Nearly perfect OF health.  Every team gets injuries but the Nats, with a little older team and some injury risks are probably a little more prone to them than other teams. The Nats did have a decent Plan B for the OF in Howie, but once 1B became a debacle they needed him there leaving it important that no OF miss major time, espeically Robles whose defense allows Soto and Eaton to stay in the corners.   Soto 150 games, Eaton 151 games, Robles 155 games.

Nearly perfect SP health.  Max had his issues at the year end but the big 4 started something like 93% of the games they would given perfect health. Most importantly given Max's short miss time, Strasburg, who seems to miss a month every season, didn't in 2019.  As the rotation gets older this is harder to keep up but as long as it does the Nats have a chance.

Super subs You bring in guys and hope they can fill spots.  If they are better than expected that's a nice bonus.  Hudson put up a 1.44 ERA with some LOB luck and nailed down the bullpen.  Asdrubal Cabrera put up a .323 / .404 /.565 line that he'd never be able to do over a season  Both these guys were integral to getting the Nats keeping their WC lead and getting into the playoffs.

Things turned around soon and consistently.  After the bad start the Nats would go like 36-15 to immediately put themselves back in it by the trade deadline.  If they had stumbled at all during this time - like the 3-7 stretch right at this point or the 6-10 run near the end of the year - the Nats are around .500 and might be looking to pack it in.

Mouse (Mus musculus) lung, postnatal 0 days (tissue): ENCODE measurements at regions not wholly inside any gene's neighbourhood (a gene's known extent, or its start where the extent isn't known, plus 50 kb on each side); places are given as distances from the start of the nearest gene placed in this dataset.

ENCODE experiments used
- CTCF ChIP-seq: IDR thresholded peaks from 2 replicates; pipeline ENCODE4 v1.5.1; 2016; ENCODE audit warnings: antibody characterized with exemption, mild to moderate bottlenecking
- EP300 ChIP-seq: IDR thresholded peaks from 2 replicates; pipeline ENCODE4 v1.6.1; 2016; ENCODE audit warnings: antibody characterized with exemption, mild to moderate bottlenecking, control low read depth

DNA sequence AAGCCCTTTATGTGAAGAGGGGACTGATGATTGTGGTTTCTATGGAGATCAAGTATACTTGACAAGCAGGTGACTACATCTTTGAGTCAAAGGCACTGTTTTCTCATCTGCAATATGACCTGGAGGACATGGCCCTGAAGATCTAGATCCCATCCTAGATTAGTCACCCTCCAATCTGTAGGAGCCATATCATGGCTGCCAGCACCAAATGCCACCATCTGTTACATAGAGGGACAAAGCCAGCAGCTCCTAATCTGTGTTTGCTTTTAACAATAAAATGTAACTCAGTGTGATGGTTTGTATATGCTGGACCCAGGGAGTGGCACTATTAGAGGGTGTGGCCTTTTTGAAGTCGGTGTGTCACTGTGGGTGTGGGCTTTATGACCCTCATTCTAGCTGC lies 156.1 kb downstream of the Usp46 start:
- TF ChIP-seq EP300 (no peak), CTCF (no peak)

Gomes/Suzuki platoon, Dozier, Turner, Soto, Robles Eaton all hit reasonable expectations. There were flirtations with major issues at C, 2B, and CF but all held that off.  Soto being Soto again rather than taking a clear step back was key to keeping the line-up dangerous enough.

Strasburg, Corbin, Max all pitched like aces.   That's why they make the big bucks and until they give you reason to doubt them you expect this.

Sanchez didn't waver. And this is why he got paid what he did.

Nats luck in games evened out in general. The Nats had lousy luck in 1-run games, but in 3 run games were almost unbeatable. Yeah I know 1 run games are closer to .500 splits and good teams make their living in the 3-8 range. Still 22-6 in three run games is out of whack. Basically over the course of the year things evened out and the talent than was mostly healthy was able to shine enough to get them into the playoffs. 

As in any good year for any team, the Nats were luckier than unlucky.* Howie's career year countered the 1B failings.  The nearly perfect SP health (and talent that the Nats put there) and Hudson's miracle stint countered the 5th starter issues and failures of the pen when it mattered.  Rendon's MVP worthy season, the OF health, As Cab's stint along with some timely Parra hits when he first arrived, gave the Nats an extra offensive boost needed after luck swung against them early.  It wasn't a big swing in their favor but it was enough.